Location: Reykjavik, Iceland
Client: Reykjavik Art Museum
Size: 200 square meters
Status: Completed 2008
This large outdoor art installation was revealed at the Reykjavik Art Museum in May 2008 as part of a wider event entitled the Experiment Marathon Reykjavik.
The piece, a huge black box 14m width x 14 m length x 5 m height is entitled “I Hate Nature / ‘Aluminati’” and is inspired by society’s “delusional view” that there are limitless natural resources to exploit in the modern world.
Visitors walk into this box, located in the front courtyard of the museum, and from the corridor inside, are presented with a series framed views onto a blinding space of crinkled, industrial aluminium.
The interior space is seemingly indescribable in shape and size and has no real reference to scale. The blackened interior corridor is in sharp contrast to the dazzling light within the core – which is opened to the sky, but not really visible to the viewer. The aluminium reflects the changing quality of an Icelandic day.
The subject of the installation is the aluminium itself. From its position in the black environs of the box, it is both mesmerising and repulsive, attractive and dangerous – the aluminium, specifically the smelting operation to which it refers, is currently a subject of controversy in Iceland. Its beauty is seductive, belying the price the country will pay for its economic dependence on the smelting process.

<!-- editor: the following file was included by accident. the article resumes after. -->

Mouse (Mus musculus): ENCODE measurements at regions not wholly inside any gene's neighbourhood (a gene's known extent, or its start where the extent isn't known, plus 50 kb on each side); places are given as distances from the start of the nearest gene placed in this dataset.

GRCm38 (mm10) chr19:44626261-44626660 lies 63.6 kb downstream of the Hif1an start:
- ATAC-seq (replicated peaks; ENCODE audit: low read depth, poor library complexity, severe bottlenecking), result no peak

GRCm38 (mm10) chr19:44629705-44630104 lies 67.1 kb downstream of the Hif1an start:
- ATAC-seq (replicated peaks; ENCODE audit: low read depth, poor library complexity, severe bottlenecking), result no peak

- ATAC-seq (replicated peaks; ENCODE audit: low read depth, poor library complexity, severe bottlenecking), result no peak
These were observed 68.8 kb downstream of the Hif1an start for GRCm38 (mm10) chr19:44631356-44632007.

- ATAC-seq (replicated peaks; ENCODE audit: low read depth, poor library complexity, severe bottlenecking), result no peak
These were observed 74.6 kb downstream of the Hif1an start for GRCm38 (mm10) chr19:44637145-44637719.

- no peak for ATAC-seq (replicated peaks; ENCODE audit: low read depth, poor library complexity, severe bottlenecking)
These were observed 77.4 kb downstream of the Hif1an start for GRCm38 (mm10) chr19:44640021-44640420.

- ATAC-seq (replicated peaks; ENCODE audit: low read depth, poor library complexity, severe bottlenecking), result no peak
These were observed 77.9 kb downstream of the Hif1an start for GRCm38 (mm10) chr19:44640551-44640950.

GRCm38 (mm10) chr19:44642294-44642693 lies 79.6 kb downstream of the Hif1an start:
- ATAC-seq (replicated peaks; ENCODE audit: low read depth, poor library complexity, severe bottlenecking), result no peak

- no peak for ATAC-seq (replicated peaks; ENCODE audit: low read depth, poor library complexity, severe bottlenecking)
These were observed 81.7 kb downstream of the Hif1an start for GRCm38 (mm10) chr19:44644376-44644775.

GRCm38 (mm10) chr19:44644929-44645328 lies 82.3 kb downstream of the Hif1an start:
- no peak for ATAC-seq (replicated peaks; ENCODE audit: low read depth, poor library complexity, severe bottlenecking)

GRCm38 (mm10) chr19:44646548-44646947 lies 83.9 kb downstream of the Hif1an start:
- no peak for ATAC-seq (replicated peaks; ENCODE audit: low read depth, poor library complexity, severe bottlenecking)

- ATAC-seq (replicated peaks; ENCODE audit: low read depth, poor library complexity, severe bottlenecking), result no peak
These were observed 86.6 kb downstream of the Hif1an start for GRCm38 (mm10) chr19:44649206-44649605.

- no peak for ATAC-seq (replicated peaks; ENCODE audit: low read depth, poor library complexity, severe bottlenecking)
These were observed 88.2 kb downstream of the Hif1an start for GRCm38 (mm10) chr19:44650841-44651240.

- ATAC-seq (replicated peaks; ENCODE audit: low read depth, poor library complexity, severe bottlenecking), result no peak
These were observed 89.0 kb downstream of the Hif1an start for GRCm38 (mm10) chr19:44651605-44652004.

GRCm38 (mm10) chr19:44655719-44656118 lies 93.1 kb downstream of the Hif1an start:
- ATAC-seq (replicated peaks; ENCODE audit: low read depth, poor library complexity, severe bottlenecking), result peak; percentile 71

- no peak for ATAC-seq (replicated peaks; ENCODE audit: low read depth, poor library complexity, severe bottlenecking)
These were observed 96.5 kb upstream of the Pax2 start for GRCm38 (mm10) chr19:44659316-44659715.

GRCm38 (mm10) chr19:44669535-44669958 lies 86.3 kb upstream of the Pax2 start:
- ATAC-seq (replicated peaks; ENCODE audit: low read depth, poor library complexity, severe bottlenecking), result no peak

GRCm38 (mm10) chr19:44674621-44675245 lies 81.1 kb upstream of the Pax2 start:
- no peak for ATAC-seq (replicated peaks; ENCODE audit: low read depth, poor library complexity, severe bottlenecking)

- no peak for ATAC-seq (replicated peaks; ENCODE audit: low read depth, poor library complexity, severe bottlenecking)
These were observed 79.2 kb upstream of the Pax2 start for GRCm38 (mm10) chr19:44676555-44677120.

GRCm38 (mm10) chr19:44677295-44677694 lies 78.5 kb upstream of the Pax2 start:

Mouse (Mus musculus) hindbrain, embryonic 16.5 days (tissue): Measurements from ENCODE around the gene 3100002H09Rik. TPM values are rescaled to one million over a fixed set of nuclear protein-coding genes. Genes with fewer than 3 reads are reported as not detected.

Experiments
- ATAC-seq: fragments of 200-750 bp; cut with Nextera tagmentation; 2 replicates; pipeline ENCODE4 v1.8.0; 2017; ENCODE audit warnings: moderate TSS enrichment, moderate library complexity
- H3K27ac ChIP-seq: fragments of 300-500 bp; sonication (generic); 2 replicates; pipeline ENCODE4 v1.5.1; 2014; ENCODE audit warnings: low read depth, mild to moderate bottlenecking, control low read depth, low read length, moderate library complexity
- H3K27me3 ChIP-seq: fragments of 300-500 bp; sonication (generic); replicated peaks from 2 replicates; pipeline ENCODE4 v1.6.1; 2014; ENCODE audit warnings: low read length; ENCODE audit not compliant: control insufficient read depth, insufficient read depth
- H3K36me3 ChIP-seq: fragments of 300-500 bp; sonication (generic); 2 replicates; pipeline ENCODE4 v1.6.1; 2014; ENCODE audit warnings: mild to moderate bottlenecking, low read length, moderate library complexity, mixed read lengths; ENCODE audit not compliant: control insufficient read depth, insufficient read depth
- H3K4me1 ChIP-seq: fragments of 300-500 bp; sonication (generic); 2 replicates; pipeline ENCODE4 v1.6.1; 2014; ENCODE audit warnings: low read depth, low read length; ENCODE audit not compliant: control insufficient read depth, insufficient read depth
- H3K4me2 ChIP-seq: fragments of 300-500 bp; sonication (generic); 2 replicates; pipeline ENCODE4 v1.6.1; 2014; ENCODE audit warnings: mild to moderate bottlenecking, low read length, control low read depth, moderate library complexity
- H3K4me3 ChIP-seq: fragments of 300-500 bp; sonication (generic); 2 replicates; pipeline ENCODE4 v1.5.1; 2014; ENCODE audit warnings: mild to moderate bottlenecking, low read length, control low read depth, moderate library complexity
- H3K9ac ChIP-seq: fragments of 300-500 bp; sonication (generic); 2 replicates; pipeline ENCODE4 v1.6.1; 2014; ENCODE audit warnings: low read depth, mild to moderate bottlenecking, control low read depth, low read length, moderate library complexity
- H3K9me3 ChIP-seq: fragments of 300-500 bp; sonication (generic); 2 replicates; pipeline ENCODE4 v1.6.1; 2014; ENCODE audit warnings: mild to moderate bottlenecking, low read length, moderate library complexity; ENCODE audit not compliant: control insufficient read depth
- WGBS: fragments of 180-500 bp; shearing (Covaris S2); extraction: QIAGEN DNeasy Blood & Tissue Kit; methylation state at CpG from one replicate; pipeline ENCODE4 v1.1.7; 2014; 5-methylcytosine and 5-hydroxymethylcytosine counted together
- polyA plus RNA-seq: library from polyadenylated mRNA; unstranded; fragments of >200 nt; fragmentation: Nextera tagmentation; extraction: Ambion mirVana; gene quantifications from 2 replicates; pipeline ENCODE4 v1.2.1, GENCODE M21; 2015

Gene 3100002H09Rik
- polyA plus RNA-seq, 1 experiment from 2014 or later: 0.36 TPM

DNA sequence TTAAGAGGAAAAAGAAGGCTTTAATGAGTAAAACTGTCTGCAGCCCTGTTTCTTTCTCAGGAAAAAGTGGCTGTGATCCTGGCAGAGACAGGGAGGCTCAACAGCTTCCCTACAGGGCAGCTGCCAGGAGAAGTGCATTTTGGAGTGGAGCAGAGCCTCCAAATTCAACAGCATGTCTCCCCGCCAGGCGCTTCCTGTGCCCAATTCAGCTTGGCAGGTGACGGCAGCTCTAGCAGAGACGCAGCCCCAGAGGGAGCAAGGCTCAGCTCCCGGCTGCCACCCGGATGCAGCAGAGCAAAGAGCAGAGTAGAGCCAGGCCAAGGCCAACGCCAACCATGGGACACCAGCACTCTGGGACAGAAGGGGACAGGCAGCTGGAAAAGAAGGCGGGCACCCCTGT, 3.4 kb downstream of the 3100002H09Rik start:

According to the theory that inspired and accompanies the piece, it assesses the modern view of “nature” as being disconnected from the reality of contemporary landscape. A landscape that is overwhelmed with visual degradation has a consequently negative impact on sustainability.
“The disconnection between what we say and what we do about nature, along with our misconception of our place in nature, disallows us from developing a pro–active, form–giving attitude towards the built environment.”